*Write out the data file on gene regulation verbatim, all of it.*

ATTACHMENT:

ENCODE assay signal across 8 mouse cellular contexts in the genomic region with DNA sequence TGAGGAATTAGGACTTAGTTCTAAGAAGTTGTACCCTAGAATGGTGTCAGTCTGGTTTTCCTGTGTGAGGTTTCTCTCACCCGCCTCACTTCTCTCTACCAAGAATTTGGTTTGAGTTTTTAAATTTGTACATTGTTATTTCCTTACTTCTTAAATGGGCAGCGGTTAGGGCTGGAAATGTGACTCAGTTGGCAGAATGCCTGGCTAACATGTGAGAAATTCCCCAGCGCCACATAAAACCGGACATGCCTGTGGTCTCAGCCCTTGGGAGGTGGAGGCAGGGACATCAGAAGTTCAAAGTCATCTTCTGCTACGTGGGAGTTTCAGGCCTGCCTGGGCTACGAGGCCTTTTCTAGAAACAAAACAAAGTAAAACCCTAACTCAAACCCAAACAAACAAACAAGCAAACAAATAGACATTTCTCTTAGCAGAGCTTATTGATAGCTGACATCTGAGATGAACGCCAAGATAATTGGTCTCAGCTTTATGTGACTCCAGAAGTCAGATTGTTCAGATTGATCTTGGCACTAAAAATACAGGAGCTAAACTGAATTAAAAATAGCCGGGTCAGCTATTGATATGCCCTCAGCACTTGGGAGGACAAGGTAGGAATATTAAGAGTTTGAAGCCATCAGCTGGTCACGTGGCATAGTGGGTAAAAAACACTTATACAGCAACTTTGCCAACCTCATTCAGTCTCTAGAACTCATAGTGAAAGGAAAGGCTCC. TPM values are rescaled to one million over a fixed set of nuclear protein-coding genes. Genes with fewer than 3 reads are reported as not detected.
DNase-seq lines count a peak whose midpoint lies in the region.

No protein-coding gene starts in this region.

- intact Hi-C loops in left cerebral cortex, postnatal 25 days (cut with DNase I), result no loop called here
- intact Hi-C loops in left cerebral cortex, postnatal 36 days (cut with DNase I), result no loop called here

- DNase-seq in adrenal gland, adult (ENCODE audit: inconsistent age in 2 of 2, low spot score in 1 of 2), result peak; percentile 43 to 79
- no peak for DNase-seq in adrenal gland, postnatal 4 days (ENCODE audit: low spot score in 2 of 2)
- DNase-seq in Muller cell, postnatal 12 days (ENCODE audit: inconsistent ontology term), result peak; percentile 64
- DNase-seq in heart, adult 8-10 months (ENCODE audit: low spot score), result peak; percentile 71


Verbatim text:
ENCODE assay signal across 8 mouse cellular contexts in the genomic region with DNA sequence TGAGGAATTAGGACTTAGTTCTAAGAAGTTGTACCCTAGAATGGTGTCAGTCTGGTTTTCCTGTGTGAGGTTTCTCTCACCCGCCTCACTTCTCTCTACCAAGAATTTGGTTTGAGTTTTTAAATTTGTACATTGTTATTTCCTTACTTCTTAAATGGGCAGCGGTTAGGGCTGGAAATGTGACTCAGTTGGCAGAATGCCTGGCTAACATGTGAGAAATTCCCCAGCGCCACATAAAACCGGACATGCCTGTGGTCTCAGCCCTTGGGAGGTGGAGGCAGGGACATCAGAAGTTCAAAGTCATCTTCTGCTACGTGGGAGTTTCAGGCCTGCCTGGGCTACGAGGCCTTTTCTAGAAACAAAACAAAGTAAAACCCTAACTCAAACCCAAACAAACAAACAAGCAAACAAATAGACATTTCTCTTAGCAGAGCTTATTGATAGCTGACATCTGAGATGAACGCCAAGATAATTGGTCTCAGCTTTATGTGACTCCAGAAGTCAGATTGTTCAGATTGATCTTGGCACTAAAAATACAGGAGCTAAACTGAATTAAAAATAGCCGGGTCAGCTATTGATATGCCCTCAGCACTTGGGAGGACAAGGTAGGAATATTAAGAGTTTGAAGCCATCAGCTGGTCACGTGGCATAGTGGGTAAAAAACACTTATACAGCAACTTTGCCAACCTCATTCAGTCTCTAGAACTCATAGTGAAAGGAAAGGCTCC. TPM values are rescaled to one million over a fixed set of nuclear protein-coding genes. Genes with fewer than 3 reads are reported as not detected.
DNase-seq lines count a peak whose midpoint lies in the region.

No protein-coding gene starts in this region.

- intact Hi-C loops in left cerebral cortex, postnatal 25 days (cut with DNase I), result no loop called here
- intact Hi-C loops in left cerebral cortex, postnatal 36 days (cut with DNase I), result no loop called here

- DNase-seq in adrenal gland, adult (ENCODE audit: inconsistent age in 2 of 2, low spot score in 1 of 2), result peak; percentile 43 to 79
- no peak for DNase-seq in adrenal gland, postnatal 4 days (ENCODE audit: low spot score in 2 of 2)
- DNase-seq in Muller cell, postnatal 12 days (ENCODE audit: inconsistent ontology term), result peak; percentile 64
- DNase-seq in heart, adult 8-10 months (ENCODE audit: low spot score), result peak; percentile 71